Sunday, April 02, 2006

Lieberman, historiography, and scientific methodology

Recently, I reread this blurb on the back of Lieberman’s Strange Parallels (2003)written by the foremost historian of early modern insular Southeast Asian history M.C. Ricklefs:

“…on every page Lieberman’s critical intelligence is fully engaged. It is notable that his reading is not only critical, in the sense of taking nothing for granted in the writing of others, but also self-critical….This gives the book he quality of an ongoing debate…” (M.C. Ricklefs, National University of Singapore)

Somehow, I incorrectly recalled the word “tentative” being used here, an important word in another book I was reading at the time, Alexander Bird’s Philosophy of Science (2002, p. 3). Citing a famous American court case (McLean vs. Arkansas Board of Education, 1982) that found Christian creationism to not be a scientific theory, Bird lists four essential elements for a theory to qualify as a scientific theory:

1. It is guided by natural law.
2. It has to be explanatory by reference to natural law.
3. It is testable against the empirical world.
4. Its conclusions are tentative, i.e. are not necessarily the final word.
5. It is falsifiable.

Four and five seem particularly important to historical scholarship. The controversial "virtual history" or "counterfactual history" as practiced by historians like Niall Ferguson seems to cover the "testable" item above.

Anyway, the point I want to make is that Lieberman’s approach seems like a scientific method or at least in the spirit of a scientific method, for instance like the one Isaiah Berlin conveys in his essay “The Concept of Scientific History.” While essentially arguing that scientific history is not really possible, Berlin also clearly advocates the goals of science:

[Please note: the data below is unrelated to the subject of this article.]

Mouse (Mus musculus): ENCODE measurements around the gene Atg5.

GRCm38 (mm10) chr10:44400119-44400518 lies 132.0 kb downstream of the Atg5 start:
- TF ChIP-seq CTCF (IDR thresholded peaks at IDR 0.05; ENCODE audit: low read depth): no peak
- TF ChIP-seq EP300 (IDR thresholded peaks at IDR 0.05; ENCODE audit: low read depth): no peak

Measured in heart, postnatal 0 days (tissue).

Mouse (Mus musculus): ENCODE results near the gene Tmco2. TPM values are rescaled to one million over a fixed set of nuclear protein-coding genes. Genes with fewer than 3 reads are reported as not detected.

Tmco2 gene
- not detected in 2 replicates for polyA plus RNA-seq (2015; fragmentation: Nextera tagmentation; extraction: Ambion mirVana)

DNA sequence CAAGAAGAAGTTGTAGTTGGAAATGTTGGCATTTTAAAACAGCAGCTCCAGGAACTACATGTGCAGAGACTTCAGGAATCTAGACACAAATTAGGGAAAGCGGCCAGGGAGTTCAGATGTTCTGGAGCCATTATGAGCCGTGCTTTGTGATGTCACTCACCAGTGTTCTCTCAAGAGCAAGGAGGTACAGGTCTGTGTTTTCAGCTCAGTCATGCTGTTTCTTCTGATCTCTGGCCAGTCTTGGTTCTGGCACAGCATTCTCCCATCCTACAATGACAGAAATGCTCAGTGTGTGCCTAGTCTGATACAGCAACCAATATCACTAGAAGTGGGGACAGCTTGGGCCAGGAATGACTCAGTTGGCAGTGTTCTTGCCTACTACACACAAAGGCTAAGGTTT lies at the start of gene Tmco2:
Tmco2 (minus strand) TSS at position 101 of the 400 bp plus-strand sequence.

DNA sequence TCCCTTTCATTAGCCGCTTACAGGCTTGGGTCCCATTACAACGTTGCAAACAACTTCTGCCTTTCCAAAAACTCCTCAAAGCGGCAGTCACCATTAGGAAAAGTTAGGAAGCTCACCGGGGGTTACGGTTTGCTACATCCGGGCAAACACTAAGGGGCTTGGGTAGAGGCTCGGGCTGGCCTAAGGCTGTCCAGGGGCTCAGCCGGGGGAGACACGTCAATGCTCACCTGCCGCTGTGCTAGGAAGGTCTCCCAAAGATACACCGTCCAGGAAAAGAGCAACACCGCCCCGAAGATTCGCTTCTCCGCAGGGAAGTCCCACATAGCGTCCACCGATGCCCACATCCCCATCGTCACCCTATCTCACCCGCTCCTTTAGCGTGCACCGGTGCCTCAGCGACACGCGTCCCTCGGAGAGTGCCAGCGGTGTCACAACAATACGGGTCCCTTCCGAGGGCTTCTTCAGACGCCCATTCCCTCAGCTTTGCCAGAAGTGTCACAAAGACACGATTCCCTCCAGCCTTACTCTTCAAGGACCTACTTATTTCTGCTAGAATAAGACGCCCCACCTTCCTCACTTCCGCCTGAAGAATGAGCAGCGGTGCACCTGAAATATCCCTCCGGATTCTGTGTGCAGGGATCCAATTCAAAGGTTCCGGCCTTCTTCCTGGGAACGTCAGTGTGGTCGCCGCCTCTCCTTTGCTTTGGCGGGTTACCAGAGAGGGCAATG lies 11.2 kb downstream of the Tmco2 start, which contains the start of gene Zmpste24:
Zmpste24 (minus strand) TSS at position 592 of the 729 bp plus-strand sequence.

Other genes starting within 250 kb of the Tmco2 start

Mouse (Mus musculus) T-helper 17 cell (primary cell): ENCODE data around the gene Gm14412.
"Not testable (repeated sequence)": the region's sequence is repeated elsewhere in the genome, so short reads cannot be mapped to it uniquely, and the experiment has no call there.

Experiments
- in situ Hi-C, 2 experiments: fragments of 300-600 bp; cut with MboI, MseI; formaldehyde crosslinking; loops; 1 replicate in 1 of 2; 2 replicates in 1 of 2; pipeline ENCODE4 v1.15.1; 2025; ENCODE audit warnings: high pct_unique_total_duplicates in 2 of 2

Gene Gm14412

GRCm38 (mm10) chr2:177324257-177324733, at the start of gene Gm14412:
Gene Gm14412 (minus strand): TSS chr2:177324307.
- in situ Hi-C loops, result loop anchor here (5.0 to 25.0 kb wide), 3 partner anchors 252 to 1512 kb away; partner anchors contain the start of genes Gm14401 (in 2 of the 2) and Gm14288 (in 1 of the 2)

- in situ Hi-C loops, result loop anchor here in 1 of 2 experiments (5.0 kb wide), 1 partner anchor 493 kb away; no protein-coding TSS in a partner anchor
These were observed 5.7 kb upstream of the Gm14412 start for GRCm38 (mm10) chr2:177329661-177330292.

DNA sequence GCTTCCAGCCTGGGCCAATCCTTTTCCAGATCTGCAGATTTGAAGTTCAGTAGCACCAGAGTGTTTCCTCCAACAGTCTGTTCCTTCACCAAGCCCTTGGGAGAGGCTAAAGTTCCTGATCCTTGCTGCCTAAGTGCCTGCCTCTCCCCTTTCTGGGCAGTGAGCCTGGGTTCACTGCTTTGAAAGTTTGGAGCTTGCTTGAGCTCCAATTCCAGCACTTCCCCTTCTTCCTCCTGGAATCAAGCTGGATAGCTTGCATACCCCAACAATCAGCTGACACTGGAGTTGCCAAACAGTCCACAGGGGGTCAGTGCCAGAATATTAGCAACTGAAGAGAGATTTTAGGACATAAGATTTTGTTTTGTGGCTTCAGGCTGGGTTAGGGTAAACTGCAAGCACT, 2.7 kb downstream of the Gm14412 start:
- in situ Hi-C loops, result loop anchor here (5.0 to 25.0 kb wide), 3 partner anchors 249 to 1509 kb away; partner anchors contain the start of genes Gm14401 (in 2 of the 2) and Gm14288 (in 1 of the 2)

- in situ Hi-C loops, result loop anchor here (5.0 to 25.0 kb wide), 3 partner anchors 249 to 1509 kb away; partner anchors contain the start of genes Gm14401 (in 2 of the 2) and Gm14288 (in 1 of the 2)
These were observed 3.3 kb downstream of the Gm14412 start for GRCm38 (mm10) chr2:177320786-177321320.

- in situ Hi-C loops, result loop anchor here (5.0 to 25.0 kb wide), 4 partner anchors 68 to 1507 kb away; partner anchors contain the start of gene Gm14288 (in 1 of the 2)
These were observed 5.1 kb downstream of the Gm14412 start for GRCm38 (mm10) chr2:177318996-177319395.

“…comparing historical method with that of linguistic or literary scholarship. No scholar could emend [my defintion: interpret a text to fill in gaps and provide continuity and wholeness] a text without a capacity (for which no technique exists) for ‘entering into the mind of’ another society and age. Electronic brains cannot perform this: they can perform alternative combinations of letters but not choose between them successfully, since he infallible rules for ‘programming’ have not been formulated. How do gifted scholars arrive at their emendations?…”

Having posed the question, Berlin claims that emulating science, an emulation that will never be completely successful, is what historians, in fact, do:

“They [historians] do all that the most exacting natural science would demand: they steep themselves in the material of their authors; they compare, contrast, manipulate combinations like the most accomplished cipher-breakers; they may find it useful to apply statistical and quantitative methods; they formulate hypotheses and test them; all this may well be indispensable but it is not enough.”

Berlin continues with the difference between historical method and natural science method:

“In the end what guides them is a sense (which comes from study of the evidence) of what a given author could, and what he could not, have said; of what fits and what does not fit into the general pattern of his thought. This, let me say again, is not the way in which we demonstrate that penicillin cures pneumonia” (Berlin, The Proper Study of Mankind (1998), p. 53).

Lieberman does actually use the words "tentative" and "conjecture" occasionally, for instance in describing an intensification of agricultural production during the Ava period in Toungoo as a possible spur to demographic growth, army size, and successful expansionary warfare later on in the sixteenth century.

Allow me to speculate, academic environments may either allow this sort of scientific approach or disallow it according to the way academic discourse is set up. For instance, if there is a low level of collaboration and peer review, compared to the natural sciences where it is very high, papers are not very accessible, and there is endemic academic warfare, well, this would probably select against a more tentative scientific approach, favoring the offensive, with absolute assertion of ideas and resistance to debate. When and where a historian can and should be tentative is an interesting question.